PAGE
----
More than 60 NGOs and media, including EUobserver, have signed a call for an EU-wide law to stop the rich and powerful from silencing critics with malicious litigation.
The practice, known as strategic lawsuits against public participation (Slapp), is on the rise in Europe.
There were more than 1,100 pending lawsuits in Croatia against journalists by politicians, public figures, and corporations at the end of 2019, for instance.
In Malta, the family of murdered journalist Daphne Caruana Galizia is still fighting more than 40 posthumous cases against her.
In France, Vincent Bolloré, a billionaire industrialist, has filed more than 20 Slapps against journalists and NGOs who tried to investigate his businesses in Africa.
And in Belgium, home to the EU institutions and one of the world’s largest international press corps, the proliferation of lawsuits – including against EUobserver – has seen insurance firms decline to give journalists’ trade unions collective protection against their members as a result.
“Pursued by law firms on behalf of powerful individuals and organisations who seek to avoid public scrutiny, their aim is to drain the target’s financial and psychological resources and chill critical voices,” the NGO and media groups said on Tuesday (1 December).
“EU-wide rules providing for strong and consistent protection against Slapp suits would mark a crucial step forward towards ending this abusive practice,” they added.
“As democracy and the rule of law come increasingly under pressure … an EU anti-Slapp directive [would] protect public watchdogs that help hold the powerful to account,” they said.
The signatories included leading press-freedom groups, such as the Committee to Protect Journalists, The Daphne Caruana Galizia Foundation, and Reporters Without Borders.
They also included NGOs Greenpeace, Ilga-Europe, and Transparency International, as well as the Guardian media group and writers’ union Pen International.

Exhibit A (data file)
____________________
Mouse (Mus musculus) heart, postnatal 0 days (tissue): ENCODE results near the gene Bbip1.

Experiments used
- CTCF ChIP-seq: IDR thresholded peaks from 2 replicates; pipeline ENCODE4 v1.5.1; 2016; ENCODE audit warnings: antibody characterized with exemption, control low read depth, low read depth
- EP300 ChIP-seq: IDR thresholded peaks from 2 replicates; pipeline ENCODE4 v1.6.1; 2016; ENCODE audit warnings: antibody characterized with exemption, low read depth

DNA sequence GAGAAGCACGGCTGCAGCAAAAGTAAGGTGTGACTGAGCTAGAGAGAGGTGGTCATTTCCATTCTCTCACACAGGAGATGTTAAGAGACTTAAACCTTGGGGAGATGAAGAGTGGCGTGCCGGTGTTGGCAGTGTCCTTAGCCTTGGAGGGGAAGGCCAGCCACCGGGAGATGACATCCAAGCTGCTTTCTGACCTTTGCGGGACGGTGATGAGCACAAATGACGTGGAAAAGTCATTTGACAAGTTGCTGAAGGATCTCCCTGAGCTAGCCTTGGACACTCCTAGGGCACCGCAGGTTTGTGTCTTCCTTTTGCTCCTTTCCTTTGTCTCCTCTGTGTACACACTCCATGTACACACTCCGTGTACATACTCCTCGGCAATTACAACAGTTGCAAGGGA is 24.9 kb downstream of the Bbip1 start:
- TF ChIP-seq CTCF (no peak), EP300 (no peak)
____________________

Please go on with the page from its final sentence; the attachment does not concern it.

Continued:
The call put forward a legal template of what an anti-Slapp EU law should look like.
It should mandate European courts to quickly dismiss patently malicious cases and fine abusers, it said.
It should also cover political commentary, satire, cartoons, protests, and calls for boycotts, it added.
The appeal came out two days before EU justice commissioner Věra Jourová was to publish a new “action plan” to help protect democracy in Europe.
The plan, due out on Thursday, is expected to mention Slapps, described by one EU source as a “hot subject” in the European Commission, which conducted a study of the problem earlier this year.
It is unclear if Jourová will promise a new EU anti-Slapp law at this stage, however.
But if she does not, then one alternative would be for pressure groups to target Belgium, or Brussels regional authorities, as a first step instead, according to British legal expert Alan Riley.
“The Brussels capital region [has] a huge media presence who need effective free-press protections,” he told EUobserver.
And an anti-Slapp law here, “based on the US first amendment,” which protects free speech, would create an island of press freedom in Europe as well as a model for other EU countries to follow, Riley said.
Andrew Rettman, Euobserver